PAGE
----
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32 of 33 people found the following review helpful
on April 28, 2000
This compelling and deeply insightful book, obviously misread by the previous reviewer, does not attempt to advance a hypothesis about the causal origins of religious activism. It does, however, place the rise of religious activism within the context of globalization. Since nearly all of the spokespersons of the movements themselves rail against the global forces of secularism, this seems a reasonable context indeed. This is an excellent piece of work.
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23 of 23 people found the following review helpful
on September 25, 2001
When the tragic events of September 11th occured, the onslaught of media coverage made me want to search for a objective discussion of these terrorist acts. This book certainly met my expectations. The author studies not just Islamic groups but Christian, Buddhist and Sikh as well. It is eerie when you read descriptions of the 1993 bombing of the WTC and the authors analysis as to why this structure was picked. In fact, the author clearly describes the terrorist goal of complete destruction of the towers and its impact on the Amercian population. All this two years before the actual event.
Its a rational discussion without the hysteria and flag waving of the media. It allows the reader to read and let the meaning of the last few weeks sink in. I highly recommend this book.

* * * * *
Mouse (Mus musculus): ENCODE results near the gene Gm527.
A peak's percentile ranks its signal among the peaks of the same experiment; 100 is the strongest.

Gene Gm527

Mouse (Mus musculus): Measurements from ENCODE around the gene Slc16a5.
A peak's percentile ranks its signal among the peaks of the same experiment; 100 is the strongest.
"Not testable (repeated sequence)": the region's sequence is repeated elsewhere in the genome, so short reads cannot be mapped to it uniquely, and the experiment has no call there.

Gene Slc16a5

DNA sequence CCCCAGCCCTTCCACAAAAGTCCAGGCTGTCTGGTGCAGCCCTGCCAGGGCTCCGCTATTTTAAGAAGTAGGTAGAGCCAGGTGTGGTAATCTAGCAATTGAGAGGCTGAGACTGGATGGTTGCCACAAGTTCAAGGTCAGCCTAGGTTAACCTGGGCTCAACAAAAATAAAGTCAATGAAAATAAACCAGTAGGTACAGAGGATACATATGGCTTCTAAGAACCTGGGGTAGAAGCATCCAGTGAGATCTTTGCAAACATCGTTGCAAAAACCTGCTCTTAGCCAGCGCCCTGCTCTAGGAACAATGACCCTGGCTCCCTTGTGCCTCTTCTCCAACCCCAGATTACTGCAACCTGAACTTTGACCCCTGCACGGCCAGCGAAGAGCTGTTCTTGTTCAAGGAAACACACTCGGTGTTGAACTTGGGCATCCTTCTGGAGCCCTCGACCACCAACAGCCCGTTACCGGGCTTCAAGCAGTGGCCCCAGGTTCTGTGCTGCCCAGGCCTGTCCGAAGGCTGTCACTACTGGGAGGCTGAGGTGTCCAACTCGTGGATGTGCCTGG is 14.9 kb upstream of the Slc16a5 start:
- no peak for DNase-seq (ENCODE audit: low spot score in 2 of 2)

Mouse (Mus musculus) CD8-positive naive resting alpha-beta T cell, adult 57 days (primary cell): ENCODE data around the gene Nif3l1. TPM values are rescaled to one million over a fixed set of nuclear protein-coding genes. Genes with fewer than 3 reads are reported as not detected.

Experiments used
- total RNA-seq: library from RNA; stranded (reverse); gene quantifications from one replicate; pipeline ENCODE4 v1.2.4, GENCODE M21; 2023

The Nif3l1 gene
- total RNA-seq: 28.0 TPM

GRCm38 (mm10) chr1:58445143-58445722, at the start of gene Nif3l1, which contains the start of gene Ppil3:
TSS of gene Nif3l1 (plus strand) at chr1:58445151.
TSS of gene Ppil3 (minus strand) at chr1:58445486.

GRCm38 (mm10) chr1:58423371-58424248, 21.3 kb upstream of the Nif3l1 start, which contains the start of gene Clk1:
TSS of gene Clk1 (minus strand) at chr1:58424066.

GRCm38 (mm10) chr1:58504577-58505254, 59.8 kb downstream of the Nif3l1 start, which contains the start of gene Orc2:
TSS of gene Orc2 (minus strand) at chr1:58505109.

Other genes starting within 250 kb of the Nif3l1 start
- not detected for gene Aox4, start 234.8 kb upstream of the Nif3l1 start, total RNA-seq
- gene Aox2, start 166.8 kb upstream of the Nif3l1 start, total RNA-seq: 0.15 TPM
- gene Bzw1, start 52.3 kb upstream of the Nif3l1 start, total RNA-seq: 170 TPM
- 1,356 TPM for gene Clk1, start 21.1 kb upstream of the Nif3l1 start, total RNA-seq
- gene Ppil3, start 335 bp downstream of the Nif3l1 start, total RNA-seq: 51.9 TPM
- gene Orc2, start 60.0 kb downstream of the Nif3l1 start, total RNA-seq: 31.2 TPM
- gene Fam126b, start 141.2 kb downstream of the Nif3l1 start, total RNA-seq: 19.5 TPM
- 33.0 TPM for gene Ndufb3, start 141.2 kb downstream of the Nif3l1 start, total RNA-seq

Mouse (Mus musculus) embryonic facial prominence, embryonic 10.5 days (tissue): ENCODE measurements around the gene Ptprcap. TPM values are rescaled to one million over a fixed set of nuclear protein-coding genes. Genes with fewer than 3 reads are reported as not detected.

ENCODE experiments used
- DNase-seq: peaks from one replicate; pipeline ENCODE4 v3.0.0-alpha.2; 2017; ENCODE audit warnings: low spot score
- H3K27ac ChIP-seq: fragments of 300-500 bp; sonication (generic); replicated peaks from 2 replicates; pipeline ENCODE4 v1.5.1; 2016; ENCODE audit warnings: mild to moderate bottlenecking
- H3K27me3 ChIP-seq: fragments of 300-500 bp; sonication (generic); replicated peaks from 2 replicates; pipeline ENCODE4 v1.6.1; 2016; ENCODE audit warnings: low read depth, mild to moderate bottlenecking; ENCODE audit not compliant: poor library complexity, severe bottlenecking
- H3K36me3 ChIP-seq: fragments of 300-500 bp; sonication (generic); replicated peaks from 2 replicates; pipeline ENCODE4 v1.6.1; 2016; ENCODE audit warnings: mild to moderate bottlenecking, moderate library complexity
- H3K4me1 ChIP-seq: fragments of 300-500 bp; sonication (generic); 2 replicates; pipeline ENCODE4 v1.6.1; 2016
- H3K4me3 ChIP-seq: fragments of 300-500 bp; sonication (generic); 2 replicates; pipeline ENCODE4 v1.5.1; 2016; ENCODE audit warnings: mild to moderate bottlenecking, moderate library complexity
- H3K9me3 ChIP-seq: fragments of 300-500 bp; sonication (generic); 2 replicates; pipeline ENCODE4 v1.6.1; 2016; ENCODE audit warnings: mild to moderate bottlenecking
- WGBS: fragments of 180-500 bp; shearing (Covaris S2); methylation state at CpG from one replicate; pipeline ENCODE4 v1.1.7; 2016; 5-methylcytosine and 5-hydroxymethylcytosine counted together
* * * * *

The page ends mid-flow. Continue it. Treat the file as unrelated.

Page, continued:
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40 of 44 people found the following review helpful
"I will send my terror before you, and will throw into confusion all the people..." (Exodus 23:27).
This book sets out to explore why, in a few extreme instances, religion is used to justify terrorism. "Terror in the Mind of God" was published in 2000, before the destruction of the World Trade Center towers, but it is extremely relevant to today's headlines. The psyche of suicide bombers is explored, and the men who send them to their deaths are interviewed. The author also interviews actual terrorists (and/or their close associates) who perpetrated many acts of murder and destruction within the last two decades
The cultures of violence that the author treats in depth are: "Soldiers for Christ;" "Zion Betrayed (Judaism);" "Islam's `Neglected Duty';" "The Sword of Sikhism;" and "Armageddon in a Tokyo Subway (Buddhism)."
In the last five chapters of this book, the author attempts to explain the logic of religious violence. He maintains a very non-judgmental, even tone even when explaining the reasons behind the grisliest acts of terror. It was spooky to find myself nodding my head at Juergensmeyer's explanations of the terrorists' logic; `okay, so that's why they did it.' Taking a teen-ager who feels he has nothing to live for and everything to die for, and turning him into a human bomb seems like a relatively simple task for a religious zealot, now that I've read this book.
Fascinating and extremely frightening.